Birds of Virginia: A Guide to Must-See Birds in the Commonwealth

The Commonwealth of Virginia's tourism and travel slogan is “Virginia is for Lovers,” but it's also for lovers of birds. Virginia supports a high diversity of birds and bird habitats, from the mountains in the west to coastal and offshore areas in the east. According to eBird, 488 species have been observed in Virginia, among more than 1.3 million checklists submitted by over 33,700 observers. 

Swainson's Warbler. Photo by Ryan Sanderson/Shutterstock.

Virginia is a convergence zone for many breeding species of the South and the North, with many southern breeding species reaching their northern range limits here, and northern breeding species stretching their range south into Virginia via the Appalachians. For example, Carolina Chickadees predominate in most of Virginia but are replaced by Black-capped Chickadees in the high elevations of our western mountains. Other species that typically breed to the north but extend into Virginia's mountains include the Blackburnian Warbler and Mourning Warbler.

Southern breeders that extend north into Virginia include the Anhinga, Mississippi Kite, Swainson's Warbler, and the northernmost breeding populations of the Red-cockaded Woodpecker. We also have the isolated Coastal Plain population of the Black-throated Green Warbler, known as “Wayne's” Warbler. This population reaches its northernmost breeding areas in Virginia, at sites such as the Great Dismal Swamp. (Most of the Black-throated Green Warbler's breeding range extends from the Appalachians north and west into Canada's boreal forest.) 

There are four major birding regions in Virginia: mountains, Piedmont, Coastal Plain, and offshore — and many habitats, each with its own bird communities that change with the seasons.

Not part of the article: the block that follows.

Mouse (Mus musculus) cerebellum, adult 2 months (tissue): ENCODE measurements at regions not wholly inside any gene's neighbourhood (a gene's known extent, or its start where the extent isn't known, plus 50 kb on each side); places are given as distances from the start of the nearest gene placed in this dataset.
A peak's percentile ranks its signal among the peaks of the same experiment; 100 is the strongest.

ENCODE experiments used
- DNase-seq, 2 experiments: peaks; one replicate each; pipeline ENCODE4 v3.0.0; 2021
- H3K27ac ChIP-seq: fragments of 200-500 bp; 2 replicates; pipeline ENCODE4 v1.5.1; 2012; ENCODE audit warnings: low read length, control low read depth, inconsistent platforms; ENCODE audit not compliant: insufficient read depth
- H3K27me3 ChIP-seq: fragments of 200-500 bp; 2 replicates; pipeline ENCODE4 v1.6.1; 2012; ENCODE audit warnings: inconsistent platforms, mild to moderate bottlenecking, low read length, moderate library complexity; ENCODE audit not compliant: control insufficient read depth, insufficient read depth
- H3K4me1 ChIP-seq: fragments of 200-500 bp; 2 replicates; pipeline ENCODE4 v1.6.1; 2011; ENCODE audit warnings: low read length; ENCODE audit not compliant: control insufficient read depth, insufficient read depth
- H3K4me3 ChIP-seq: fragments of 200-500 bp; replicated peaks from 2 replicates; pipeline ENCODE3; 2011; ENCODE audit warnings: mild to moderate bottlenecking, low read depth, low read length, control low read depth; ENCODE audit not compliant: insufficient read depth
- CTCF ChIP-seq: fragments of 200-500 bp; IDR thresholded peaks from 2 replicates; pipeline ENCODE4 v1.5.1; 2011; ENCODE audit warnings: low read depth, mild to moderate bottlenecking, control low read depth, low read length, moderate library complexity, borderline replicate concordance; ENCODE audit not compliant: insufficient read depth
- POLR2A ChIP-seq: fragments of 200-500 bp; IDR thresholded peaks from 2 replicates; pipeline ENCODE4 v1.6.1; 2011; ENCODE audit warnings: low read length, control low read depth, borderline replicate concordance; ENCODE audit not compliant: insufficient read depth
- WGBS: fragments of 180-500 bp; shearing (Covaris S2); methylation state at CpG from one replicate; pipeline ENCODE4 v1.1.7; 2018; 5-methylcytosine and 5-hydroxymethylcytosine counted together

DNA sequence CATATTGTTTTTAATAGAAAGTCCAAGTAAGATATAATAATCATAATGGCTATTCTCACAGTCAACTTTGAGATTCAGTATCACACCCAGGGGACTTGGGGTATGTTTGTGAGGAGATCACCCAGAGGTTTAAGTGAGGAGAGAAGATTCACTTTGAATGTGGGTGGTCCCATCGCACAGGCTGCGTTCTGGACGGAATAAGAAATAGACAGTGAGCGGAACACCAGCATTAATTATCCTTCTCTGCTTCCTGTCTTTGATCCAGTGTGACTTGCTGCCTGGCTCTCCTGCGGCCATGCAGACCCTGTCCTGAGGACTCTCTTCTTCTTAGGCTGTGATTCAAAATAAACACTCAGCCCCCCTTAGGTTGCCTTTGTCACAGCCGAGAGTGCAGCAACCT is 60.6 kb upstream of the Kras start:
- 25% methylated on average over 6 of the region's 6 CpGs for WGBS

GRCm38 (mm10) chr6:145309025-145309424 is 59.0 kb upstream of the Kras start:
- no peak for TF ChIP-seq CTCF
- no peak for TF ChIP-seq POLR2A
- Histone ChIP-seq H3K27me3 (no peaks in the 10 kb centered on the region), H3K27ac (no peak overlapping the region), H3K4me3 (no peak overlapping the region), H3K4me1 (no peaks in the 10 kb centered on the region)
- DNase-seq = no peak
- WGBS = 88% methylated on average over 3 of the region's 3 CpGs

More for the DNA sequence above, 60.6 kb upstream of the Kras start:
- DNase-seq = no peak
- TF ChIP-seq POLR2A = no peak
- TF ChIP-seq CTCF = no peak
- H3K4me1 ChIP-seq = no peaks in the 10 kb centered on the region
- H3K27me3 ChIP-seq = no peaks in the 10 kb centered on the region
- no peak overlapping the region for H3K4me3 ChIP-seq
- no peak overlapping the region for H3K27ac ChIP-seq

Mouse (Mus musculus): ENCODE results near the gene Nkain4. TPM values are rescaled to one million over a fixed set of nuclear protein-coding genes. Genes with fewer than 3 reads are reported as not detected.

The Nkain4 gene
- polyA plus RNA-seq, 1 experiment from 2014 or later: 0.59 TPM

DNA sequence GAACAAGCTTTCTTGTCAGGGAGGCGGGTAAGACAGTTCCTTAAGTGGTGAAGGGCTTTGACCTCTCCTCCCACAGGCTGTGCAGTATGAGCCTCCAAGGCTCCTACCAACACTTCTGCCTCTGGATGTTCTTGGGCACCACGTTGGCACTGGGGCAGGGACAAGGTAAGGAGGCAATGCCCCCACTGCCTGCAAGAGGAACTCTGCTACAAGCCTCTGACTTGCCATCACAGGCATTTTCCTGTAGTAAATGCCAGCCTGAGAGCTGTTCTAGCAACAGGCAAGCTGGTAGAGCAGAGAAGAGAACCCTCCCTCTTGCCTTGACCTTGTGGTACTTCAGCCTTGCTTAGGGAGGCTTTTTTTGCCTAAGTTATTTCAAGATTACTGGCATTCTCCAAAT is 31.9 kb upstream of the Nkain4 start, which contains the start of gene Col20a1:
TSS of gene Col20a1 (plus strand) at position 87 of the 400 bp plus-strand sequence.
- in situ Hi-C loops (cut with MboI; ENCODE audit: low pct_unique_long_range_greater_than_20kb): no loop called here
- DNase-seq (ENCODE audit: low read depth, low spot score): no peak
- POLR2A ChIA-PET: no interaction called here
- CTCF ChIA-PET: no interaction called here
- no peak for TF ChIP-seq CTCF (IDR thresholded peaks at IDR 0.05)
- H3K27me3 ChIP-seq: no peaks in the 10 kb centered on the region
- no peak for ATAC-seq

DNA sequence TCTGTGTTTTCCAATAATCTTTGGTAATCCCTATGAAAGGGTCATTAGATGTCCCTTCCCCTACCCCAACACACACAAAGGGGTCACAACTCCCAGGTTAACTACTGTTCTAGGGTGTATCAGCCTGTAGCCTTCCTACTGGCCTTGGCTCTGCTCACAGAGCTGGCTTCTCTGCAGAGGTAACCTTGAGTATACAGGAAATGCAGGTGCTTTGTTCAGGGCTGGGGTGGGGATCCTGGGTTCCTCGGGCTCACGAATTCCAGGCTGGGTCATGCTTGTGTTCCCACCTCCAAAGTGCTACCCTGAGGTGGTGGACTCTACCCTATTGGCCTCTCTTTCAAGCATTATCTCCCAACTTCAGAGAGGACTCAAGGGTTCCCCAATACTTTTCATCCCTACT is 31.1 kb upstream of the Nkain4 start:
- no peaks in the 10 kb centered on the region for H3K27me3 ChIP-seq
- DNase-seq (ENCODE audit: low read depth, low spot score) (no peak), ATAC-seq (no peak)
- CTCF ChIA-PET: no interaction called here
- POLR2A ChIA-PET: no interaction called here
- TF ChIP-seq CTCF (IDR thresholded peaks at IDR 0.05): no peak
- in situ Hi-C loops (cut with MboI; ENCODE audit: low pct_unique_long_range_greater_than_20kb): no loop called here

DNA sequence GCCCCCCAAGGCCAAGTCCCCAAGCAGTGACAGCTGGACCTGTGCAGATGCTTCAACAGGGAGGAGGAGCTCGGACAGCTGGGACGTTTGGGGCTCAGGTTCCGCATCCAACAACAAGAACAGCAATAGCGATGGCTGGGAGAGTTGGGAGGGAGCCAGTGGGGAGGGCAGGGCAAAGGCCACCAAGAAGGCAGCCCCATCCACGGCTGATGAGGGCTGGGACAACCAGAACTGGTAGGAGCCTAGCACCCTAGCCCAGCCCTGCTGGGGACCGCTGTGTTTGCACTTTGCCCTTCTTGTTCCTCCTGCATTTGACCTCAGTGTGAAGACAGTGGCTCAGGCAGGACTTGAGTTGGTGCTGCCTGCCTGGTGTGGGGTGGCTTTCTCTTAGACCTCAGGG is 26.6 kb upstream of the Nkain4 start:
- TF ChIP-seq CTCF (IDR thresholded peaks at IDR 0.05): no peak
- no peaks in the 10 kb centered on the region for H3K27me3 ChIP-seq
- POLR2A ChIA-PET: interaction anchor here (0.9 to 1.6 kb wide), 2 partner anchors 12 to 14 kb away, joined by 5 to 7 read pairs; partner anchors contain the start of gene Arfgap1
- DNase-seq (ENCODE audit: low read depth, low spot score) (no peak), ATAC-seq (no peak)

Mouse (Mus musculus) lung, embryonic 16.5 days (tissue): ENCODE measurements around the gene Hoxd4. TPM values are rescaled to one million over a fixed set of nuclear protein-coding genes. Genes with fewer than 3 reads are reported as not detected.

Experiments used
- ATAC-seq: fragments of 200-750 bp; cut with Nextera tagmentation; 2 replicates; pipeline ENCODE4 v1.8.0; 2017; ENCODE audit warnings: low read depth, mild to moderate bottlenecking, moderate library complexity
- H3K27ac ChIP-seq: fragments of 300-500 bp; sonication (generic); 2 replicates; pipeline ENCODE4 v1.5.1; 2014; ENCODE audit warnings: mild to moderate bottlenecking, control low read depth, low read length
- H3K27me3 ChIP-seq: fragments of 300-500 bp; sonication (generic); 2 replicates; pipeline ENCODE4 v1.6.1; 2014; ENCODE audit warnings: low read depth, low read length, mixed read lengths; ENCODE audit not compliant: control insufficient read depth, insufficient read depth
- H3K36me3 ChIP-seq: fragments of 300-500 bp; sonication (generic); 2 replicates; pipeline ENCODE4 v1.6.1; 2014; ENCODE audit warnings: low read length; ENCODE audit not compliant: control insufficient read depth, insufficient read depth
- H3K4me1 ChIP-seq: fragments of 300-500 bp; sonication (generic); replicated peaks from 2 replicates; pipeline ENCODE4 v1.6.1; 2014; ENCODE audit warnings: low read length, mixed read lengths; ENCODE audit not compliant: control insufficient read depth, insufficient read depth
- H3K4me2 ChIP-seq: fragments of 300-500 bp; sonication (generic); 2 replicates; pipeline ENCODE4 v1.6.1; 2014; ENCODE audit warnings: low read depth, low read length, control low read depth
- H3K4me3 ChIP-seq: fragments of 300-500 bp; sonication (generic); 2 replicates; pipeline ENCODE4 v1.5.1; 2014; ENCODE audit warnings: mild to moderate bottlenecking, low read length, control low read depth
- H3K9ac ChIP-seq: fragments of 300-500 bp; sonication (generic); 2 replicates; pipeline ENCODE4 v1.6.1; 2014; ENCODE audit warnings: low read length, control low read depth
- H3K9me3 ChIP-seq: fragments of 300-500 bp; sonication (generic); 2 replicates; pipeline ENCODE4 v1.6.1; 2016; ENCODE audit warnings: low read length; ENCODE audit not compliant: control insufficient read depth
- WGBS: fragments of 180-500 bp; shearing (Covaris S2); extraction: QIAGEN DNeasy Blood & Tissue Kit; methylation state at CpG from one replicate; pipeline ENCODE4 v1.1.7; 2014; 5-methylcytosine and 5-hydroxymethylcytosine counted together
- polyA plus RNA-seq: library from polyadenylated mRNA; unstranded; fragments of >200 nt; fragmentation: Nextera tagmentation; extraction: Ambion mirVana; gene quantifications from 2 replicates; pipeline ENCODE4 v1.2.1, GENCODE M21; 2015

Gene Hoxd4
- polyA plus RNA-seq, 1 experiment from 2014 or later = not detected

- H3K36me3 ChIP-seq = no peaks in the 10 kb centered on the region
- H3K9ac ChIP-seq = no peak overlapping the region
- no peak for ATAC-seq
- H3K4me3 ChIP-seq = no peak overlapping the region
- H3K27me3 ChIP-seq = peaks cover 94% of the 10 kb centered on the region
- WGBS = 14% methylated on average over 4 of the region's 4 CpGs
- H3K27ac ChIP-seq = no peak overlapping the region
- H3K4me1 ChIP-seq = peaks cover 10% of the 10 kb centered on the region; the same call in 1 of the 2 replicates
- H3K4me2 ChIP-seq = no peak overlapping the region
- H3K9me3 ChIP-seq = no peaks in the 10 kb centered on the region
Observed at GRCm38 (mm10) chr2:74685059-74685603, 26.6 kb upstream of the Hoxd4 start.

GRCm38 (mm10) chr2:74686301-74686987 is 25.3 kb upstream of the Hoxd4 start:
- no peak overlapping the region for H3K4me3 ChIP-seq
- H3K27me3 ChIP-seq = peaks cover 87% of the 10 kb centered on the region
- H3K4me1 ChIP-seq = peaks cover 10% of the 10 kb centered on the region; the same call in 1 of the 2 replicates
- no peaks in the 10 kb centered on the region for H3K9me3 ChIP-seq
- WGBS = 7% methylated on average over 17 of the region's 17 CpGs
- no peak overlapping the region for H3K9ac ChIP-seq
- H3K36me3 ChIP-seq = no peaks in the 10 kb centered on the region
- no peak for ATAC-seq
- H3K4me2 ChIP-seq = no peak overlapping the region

In this series of blog posts, we explore some of our favorite birds spanning these regions, and discuss the conservation status and actions for each, often highlighting how American Bird Conservancy (ABC), ABC partners, and others are working to help these species in Virginia and elsewhere. 

Ruby-throated Hummingbird.  Photo by Larry Master.

Backyard Birds

Most birders in Virginia start watching birds around their homes. The following species can be seen almost anywhere in the state, often in cities and towns. While some of the bird species we've included are among the most common birds of Virginia, others are harder to find, but worth the effort. Read more.

Golden-winged Warbler. Photo by Christian Artuso.

Forest Birds

Virginia supports a variety of forest types, including bottomland hardwoods in wet areas and along riparian corridors; pine forests and oak-hickory woodlands in uplands; and conifer forests and mixed broadleaf/coniferous forests on top of mountains. These forests and their various successional stages support a great diversity of birds, including many that are the focus of conservation programs. Read more.

Red Knot. Photo by Larry Master.


Waterbirds are among Virginia's superlative birds, including some of the largest (pelicans and swans), most colorful (ducks), most ornamentally plumed (egrets and herons), and most exciting to watch (skimmers skimming, terns diving, ibises flapping over marshes at sunrise or sunset). Most are great flyers and many are migratory. Read more.

Grasshopper Sparrow. Photo by Luke Seitz.

Grassland Birds

According to research published by ABC and other partners in 2019, grassland bird populations declined by 53 percent (more than 720 million birds) in the U.S. and Canada since 1970. These declines were steeper than those of boreal forest birds, eastern forest birds, coastal shorebirds, and aerial insectivores. Read more.

Golden Eagle. Photo by Michal Ninger/Shutterstock.


Virginia hosts a diversity of raptor species, and there are hawk-watching opportunities at coastal and mountain sites during migration, which are usually most active in autumn. As raptor populations expand, some species are becoming more common in our urban areas, including the Cooper's Hawk, Mississippi Kite, and Peregrine Falcon. Read more.


Daniel Lebbin, Vice President of Threatened Species, American Bird Conservancy; Sergio Harding, Nongame Bird Conservation Biologist, Virginia Department of Wildlife Resources; Ashley Peele, Avian Ecologist, Conservation Management Institute, Department of Fisheries and Wildlife Conservation, Virginia Tech; Becky Keller, Science Coordinator, Appalachian Mountains Joint Venture, American Bird Conservancy; EJ Williams, Vice President, Southeast Region, American Bird Conservancy

Thanks also to Lindsey Troutman, Craig Watson, Ruth Boettcher, Kirsten Luke, Jeff Larkin, Jen Davis, Andrés Anchondo, Peter Dieser, David Wiedenfeld, George Wallace, and the Appalachian Mountains Joint Venture Team (Elizabeth Brewer, Amanda Duren, and Jessica Wise) for their suggestions and edits to this blog series.